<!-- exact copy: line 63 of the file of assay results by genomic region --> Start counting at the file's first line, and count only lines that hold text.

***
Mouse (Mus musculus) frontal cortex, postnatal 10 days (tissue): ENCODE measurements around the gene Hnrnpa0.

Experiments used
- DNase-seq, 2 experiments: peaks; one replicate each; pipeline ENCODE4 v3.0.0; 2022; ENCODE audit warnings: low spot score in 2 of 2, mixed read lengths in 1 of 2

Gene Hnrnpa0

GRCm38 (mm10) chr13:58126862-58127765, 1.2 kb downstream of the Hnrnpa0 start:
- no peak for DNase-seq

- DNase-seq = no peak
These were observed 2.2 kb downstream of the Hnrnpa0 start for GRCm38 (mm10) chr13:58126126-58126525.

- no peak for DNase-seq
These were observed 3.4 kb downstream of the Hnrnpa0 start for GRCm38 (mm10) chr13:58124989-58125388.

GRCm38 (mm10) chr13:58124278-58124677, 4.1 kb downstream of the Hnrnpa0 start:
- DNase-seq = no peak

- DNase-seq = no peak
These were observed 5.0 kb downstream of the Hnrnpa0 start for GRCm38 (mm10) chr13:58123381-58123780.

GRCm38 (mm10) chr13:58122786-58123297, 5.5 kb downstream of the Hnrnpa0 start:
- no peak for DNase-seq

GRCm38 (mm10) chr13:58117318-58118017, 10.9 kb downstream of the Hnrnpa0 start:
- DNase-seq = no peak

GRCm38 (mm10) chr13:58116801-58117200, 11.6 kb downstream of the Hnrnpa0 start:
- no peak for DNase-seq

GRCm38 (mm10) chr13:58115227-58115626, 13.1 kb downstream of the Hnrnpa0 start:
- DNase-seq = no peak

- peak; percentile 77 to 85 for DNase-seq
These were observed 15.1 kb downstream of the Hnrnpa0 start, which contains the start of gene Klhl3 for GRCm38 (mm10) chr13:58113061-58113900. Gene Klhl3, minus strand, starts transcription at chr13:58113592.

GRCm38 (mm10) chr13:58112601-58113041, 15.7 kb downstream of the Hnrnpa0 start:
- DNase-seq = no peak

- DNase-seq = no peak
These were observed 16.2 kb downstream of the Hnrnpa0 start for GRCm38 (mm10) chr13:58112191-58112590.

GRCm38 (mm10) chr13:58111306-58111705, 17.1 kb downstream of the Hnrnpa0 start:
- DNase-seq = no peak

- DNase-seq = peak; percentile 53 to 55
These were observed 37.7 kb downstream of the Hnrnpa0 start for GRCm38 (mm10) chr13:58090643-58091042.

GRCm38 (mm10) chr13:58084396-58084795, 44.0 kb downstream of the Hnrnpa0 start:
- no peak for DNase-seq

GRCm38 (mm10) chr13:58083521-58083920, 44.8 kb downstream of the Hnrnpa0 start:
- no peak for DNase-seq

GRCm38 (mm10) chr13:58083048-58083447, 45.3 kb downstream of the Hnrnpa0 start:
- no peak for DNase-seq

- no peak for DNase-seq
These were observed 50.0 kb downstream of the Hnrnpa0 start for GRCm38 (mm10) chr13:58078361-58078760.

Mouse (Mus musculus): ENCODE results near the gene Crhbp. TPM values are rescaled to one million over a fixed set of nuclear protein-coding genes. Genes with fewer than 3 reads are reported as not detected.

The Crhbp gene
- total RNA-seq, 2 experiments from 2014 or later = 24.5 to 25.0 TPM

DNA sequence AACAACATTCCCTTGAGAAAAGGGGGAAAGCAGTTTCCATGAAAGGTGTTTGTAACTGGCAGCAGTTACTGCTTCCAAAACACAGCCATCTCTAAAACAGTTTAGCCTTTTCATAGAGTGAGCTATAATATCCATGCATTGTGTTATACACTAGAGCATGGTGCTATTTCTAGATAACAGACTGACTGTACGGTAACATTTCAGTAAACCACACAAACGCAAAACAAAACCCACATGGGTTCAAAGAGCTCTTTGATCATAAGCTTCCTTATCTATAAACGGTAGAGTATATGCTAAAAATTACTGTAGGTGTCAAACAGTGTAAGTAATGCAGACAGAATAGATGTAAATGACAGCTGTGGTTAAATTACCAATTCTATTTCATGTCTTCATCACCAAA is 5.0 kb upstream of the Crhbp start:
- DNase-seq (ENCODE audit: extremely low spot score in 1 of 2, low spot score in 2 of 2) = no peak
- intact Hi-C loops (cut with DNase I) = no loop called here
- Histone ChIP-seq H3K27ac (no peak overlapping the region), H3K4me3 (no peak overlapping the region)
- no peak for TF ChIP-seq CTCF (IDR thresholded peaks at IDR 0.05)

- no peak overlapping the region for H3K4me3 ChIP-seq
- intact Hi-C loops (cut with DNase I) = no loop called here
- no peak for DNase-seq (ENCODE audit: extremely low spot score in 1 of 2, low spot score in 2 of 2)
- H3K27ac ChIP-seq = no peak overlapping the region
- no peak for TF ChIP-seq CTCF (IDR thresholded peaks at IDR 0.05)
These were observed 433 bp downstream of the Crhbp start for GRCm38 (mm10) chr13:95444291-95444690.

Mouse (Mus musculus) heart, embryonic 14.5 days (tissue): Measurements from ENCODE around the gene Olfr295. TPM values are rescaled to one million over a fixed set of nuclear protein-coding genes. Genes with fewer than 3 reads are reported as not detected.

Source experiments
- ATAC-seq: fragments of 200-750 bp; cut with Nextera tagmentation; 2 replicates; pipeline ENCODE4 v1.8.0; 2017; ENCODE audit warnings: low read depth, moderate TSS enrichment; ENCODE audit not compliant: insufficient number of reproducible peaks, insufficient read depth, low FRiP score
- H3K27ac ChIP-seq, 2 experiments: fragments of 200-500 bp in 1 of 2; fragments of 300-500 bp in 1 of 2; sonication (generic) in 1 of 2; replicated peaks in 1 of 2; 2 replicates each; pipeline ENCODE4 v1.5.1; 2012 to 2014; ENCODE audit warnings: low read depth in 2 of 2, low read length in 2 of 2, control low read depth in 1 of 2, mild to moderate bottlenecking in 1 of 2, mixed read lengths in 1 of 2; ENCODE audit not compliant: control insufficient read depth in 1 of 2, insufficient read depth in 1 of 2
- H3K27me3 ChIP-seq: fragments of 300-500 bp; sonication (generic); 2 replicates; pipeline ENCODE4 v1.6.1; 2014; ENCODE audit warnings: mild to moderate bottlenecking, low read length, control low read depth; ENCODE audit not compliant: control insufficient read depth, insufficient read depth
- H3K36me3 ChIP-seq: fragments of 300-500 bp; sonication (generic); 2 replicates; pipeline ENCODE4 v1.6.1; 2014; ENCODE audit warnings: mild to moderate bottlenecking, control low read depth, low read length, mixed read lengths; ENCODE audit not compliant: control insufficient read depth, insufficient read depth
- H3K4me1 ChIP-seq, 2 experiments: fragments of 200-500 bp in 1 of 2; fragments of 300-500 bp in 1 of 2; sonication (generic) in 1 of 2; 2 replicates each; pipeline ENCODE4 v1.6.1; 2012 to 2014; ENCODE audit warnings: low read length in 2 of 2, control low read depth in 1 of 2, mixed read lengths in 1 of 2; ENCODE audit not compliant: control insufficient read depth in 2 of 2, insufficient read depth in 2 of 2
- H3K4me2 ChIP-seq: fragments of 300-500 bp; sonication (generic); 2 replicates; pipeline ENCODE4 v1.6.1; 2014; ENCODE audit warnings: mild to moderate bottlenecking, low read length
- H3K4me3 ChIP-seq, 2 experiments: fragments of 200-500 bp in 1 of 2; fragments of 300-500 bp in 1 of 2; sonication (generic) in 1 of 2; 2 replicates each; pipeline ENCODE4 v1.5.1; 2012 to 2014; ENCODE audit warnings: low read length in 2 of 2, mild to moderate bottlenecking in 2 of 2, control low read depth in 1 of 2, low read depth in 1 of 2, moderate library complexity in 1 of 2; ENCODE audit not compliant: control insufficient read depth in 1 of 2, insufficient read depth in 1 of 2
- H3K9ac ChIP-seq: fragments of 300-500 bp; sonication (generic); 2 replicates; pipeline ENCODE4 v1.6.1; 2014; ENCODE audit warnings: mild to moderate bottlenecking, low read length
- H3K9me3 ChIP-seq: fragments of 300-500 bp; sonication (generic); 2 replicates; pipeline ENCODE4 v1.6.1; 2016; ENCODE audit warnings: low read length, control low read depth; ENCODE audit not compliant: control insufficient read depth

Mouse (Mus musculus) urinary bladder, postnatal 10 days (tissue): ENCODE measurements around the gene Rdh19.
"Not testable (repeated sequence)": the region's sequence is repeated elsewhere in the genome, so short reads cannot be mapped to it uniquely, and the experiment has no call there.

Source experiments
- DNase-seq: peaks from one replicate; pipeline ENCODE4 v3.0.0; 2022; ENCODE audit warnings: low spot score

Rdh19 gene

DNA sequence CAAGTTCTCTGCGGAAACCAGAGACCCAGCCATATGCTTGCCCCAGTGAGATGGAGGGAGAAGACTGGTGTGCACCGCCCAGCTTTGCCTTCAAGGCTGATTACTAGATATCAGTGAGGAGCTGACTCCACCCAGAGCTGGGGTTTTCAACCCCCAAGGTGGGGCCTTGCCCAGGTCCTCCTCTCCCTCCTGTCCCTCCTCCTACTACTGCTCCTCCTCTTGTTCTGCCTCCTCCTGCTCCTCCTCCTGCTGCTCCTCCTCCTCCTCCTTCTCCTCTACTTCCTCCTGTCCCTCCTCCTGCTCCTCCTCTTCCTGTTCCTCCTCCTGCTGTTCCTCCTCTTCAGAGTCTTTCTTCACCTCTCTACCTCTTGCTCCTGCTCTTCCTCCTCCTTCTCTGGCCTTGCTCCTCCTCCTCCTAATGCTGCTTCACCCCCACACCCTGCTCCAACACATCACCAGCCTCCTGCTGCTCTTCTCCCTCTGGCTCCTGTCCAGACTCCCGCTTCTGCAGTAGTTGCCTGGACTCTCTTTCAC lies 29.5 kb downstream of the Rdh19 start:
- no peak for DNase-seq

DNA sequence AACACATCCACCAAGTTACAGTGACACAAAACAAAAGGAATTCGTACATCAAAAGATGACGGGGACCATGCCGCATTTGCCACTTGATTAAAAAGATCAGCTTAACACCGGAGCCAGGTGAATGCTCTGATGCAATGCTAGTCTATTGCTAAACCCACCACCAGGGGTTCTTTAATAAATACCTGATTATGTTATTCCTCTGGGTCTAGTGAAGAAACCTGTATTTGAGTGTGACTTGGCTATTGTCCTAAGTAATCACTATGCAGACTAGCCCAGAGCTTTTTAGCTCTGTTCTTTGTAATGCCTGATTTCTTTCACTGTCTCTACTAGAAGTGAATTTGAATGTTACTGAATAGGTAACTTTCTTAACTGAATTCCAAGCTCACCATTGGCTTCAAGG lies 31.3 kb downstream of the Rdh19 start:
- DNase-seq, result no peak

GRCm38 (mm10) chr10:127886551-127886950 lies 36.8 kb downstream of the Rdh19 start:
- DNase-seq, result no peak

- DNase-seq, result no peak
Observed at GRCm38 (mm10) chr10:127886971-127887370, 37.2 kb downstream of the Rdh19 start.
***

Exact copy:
- H3K4me3 ChIP-seq, 2 experiments: fragments of 200-500 bp in 1 of 2; fragments of 300-500 bp in 1 of 2; sonication (generic) in 1 of 2; 2 replicates each; pipeline ENCODE4 v1.5.1; 2012 to 2014; ENCODE audit warnings: low read length in 2 of 2, mild to moderate bottlenecking in 2 of 2, control low read depth in 1 of 2, low read depth in 1 of 2, moderate library complexity in 1 of 2; ENCODE audit not compliant: control insufficient read depth in 1 of 2, insufficient read depth in 1 of 2